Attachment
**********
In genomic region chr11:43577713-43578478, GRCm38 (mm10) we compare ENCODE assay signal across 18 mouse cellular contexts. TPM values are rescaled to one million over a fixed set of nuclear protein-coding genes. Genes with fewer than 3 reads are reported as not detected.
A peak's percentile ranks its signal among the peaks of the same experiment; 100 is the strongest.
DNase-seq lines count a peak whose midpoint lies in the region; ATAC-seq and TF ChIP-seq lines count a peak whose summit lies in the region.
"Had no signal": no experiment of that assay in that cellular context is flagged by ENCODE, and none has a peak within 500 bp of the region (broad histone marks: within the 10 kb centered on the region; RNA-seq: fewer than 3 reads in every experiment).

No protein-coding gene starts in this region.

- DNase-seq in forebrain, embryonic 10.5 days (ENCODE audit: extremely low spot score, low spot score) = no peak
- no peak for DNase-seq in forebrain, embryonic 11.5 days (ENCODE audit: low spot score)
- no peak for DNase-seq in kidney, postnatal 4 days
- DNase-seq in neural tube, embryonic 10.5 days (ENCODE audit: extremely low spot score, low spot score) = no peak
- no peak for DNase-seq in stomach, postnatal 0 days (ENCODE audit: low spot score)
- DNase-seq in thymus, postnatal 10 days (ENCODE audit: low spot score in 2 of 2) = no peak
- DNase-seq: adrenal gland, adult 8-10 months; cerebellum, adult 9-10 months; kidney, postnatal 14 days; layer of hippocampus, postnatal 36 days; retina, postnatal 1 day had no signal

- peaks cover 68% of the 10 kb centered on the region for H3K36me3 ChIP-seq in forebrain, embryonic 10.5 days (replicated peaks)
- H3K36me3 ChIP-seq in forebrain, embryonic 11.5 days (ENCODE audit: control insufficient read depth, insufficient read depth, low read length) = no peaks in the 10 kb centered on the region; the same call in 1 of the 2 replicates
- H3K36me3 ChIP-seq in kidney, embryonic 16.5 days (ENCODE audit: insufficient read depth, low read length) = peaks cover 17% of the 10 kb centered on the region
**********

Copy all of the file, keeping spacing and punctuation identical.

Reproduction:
In genomic region chr11:43577713-43578478, GRCm38 (mm10) we compare ENCODE assay signal across 18 mouse cellular contexts. TPM values are rescaled to one million over a fixed set of nuclear protein-coding genes. Genes with fewer than 3 reads are reported as not detected.
A peak's percentile ranks its signal among the peaks of the same experiment; 100 is the strongest.
DNase-seq lines count a peak whose midpoint lies in the region; ATAC-seq and TF ChIP-seq lines count a peak whose summit lies in the region.
"Had no signal": no experiment of that assay in that cellular context is flagged by ENCODE, and none has a peak within 500 bp of the region (broad histone marks: within the 10 kb centered on the region; RNA-seq: fewer than 3 reads in every experiment).

No protein-coding gene starts in this region.

- DNase-seq in forebrain, embryonic 10.5 days (ENCODE audit: extremely low spot score, low spot score) = no peak
- no peak for DNase-seq in forebrain, embryonic 11.5 days (ENCODE audit: low spot score)
- no peak for DNase-seq in kidney, postnatal 4 days
- DNase-seq in neural tube, embryonic 10.5 days (ENCODE audit: extremely low spot score, low spot score) = no peak
- no peak for DNase-seq in stomach, postnatal 0 days (ENCODE audit: low spot score)
- DNase-seq in thymus, postnatal 10 days (ENCODE audit: low spot score in 2 of 2) = no peak
- DNase-seq: adrenal gland, adult 8-10 months; cerebellum, adult 9-10 months; kidney, postnatal 14 days; layer of hippocampus, postnatal 36 days; retina, postnatal 1 day had no signal

- peaks cover 68% of the 10 kb centered on the region for H3K36me3 ChIP-seq in forebrain, embryonic 10.5 days (replicated peaks)
- H3K36me3 ChIP-seq in forebrain, embryonic 11.5 days (ENCODE audit: control insufficient read depth, insufficient read depth, low read length) = no peaks in the 10 kb centered on the region; the same call in 1 of the 2 replicates
- H3K36me3 ChIP-seq in kidney, embryonic 16.5 days (ENCODE audit: insufficient read depth, low read length) = peaks cover 17% of the 10 kb centered on the region